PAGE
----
No dog has ever said a word, but that doesn't mean they live outside the world of speech. They listen acutely. They wait to hear a termbiscuit, walkand an inflection they know. What a stream of incomprehensible signs passes over them as they wait, patiently, for one of a few familiar words! Because they do not speak, except in the most limited fashion, we are always trying to figure them out. The expression is telling: to "figure out" is to make figures of speech, to invent metaphors to help us understand the world. To choose to live with a dog is to agree to participate in a long process of interpretationa mutual agreement, though the human being holds most of the cards.
What the interpreter must do is tell storiessometimes to the dog in question. Who hasn't heard a dog walker chattering away to her pet, as if she were serving as a kind of linguistic mirror: "You are scared of that police horse," "Lola loves that ball!" Some people speak for their dogs in the first person, as though the dog were ventriloquizing his owner. There's inevitably something embarrassing about this; a kind of silly intimacy that might seem sweet at home becomes a source of eye-rolling discomfort to strangers.
But most stories about dogs are narrated to other people, as we go on articulating the tales of our animals' lives, in order to bring their otherwise incomprehensible experience into the more orderly world of speech. Taking pictures of your pet serves much the same function; it isn't just about memory and the desire to record, but a way to bring something of the inchoate into the world of the represented. This is a part of the pet owner's work. In order to live within the domestic world, the dog must be named, read, and in some way understood.
Of course, listening to stories about other people's pets is perilous, like listening to the recitation of dreams. Such reports may be full of charm for the dreamer, but for the poor listener they're usually fatally dull. The dreamer has no distance from the spell of the dream, and cannot say just how it mattered so, and language mostly fails to capture the deeply interior character of dreams anyway. We listen with an appreciation for the speaker's intent, but without much interest in the actual story.
Love itself is a bit like that: you can describe your beloved until the tongue tires and still, in truth, fail to get at the particular quality that has captured you. We give up, finally, and distill such feelings into single images: the bronzy warmth of one of his glances, or that way of turning the head she has when she's thinking and momentarily stops being aware of other people. That, we tell ourselves, stands for what we love. But it's perfectly clear that such images explain nothing. They serve as signposts for some incommunicable thing. Being in love is our most common version of the unsayable; everyone seems to recognize that you can't experience it from the outside, not quiteyou have to feel it from the inside in order to know what it is.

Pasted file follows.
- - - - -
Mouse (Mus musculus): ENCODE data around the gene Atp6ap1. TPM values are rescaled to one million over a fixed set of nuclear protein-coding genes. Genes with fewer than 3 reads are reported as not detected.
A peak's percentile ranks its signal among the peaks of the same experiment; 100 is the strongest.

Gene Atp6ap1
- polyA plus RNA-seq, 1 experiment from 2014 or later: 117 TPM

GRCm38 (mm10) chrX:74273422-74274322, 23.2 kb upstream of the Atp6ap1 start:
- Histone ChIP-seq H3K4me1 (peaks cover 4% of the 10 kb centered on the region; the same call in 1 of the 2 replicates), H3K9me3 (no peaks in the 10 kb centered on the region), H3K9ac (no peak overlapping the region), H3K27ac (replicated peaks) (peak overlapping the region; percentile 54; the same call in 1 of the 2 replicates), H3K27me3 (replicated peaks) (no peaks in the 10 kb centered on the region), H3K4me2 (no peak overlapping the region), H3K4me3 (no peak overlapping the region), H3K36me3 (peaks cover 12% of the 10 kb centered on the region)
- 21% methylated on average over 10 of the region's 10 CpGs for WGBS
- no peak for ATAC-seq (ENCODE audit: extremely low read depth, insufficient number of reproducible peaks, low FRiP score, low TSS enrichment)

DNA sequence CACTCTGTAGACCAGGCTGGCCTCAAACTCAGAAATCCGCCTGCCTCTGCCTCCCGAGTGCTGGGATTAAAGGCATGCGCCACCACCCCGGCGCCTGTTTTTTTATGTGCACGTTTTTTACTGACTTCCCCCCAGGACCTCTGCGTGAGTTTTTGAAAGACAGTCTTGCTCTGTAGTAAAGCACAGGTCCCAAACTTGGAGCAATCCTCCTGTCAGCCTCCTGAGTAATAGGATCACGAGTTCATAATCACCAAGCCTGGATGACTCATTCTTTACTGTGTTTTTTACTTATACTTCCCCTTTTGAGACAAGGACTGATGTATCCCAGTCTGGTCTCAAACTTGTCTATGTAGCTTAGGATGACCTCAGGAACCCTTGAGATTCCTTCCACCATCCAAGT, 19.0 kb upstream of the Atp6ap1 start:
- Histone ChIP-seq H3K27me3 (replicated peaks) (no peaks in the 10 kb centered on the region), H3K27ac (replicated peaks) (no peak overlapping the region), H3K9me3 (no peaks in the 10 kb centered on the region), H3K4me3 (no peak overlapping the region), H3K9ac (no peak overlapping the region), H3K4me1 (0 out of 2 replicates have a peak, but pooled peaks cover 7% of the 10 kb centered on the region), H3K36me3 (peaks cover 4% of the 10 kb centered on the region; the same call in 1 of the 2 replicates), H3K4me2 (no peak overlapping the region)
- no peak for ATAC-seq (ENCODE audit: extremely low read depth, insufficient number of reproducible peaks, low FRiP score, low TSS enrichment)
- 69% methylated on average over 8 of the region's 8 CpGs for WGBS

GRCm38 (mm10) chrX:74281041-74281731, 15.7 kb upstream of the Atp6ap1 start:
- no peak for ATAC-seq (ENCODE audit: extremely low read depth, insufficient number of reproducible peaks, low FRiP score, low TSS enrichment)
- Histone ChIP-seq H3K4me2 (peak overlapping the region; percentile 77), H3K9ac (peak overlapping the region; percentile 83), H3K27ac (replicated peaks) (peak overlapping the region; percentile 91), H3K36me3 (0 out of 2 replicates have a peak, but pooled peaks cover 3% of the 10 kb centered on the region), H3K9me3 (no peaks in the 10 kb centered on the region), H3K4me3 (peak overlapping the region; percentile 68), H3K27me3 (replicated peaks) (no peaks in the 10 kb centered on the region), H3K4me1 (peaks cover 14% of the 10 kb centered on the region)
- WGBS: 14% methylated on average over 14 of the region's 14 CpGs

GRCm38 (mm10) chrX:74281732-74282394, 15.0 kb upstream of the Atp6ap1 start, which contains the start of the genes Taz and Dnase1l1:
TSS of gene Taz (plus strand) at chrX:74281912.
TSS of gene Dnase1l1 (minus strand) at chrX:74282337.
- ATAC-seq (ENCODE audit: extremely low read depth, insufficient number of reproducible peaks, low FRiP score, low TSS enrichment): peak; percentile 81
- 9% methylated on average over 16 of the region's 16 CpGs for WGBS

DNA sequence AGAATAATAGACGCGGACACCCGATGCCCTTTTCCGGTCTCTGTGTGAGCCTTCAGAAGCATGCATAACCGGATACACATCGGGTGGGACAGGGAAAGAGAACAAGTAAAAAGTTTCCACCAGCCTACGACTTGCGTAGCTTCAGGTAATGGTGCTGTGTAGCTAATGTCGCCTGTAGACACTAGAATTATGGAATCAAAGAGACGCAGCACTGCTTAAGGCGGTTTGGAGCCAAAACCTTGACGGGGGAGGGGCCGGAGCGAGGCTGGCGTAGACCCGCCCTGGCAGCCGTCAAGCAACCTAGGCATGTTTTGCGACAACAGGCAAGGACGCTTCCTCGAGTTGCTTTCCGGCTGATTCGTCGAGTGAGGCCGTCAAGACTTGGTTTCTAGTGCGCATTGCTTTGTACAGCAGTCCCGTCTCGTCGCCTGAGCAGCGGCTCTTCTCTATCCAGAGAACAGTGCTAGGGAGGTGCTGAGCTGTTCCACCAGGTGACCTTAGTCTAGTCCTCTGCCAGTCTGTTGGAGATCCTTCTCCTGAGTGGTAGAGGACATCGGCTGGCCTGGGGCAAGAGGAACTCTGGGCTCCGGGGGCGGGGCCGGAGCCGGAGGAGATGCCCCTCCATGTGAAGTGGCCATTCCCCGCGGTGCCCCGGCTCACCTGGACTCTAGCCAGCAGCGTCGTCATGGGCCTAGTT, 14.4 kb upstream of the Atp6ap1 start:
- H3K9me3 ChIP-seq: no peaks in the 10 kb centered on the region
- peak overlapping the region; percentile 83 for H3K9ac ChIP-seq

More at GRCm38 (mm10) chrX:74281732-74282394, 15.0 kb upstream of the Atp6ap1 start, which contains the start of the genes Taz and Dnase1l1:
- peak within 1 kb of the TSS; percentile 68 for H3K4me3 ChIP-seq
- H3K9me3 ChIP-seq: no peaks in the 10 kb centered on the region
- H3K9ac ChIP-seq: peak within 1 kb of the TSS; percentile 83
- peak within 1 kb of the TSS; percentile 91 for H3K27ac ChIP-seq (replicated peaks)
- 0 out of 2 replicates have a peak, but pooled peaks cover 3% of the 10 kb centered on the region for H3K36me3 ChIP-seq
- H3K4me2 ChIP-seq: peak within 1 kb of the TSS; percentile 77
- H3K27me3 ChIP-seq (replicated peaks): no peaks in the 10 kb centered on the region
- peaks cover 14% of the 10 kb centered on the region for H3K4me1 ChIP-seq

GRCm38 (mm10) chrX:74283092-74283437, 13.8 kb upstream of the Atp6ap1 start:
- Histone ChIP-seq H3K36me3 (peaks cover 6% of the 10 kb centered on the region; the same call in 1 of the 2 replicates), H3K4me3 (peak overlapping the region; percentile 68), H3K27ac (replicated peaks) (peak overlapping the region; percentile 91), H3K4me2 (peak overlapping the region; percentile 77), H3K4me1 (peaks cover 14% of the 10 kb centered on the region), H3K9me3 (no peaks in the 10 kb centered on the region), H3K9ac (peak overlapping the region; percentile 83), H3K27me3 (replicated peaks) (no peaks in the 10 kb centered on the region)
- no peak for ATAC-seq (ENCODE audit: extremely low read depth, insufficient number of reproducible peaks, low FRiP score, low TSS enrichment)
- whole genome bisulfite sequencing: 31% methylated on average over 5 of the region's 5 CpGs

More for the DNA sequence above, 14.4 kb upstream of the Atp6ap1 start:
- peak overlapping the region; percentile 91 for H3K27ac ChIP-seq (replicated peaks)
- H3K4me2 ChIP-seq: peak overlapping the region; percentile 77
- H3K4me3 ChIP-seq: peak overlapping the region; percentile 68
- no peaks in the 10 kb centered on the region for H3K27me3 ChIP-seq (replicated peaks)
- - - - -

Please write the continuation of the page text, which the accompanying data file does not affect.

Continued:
Maybe the experience of loving an animal is actually more resistant to language, since animals cannot speak back to us, cannot characterize themselves or correct our assumptions about them. They look at us across a void made of the distance between their lives and our immersion in language. "Not a single one of his myriad sensations," wrote Virginia Woolf of Elizabeth Barrett Browning's cocker spaniel, Flush, "ever submitted itself to the deformity of words."
Maybe they remind us, in this way, of our own origins, when our bodies were not yet assumed into the world of speech. Then we could experience wordlessly, which must at once be a painful thing and a strange joy, a pure kind of engagement that adults never know again. Can it even be called "painful" or a "joy," if the infant who is feeling those things has no terms for them, only the uninterpreted life of emotion and sensation? We suffer a loss, leaving the physical world for the world of wordseven though we gain our personhood in the process.
The foregoing is excerpted from Dog Years by Mark Doty. All rights reserved. No part of this book may be used or reproduced without written permission from HarperCollins Publishers, 10 East 53rd Street, New York, NY 10022
A Man Called Intrepid author dies aged 89(Dec 03 2013) William Stevenson, a journalist and author who drew on his close ties with intelligence sources to write two best-selling books in the 1970s, A Man Called...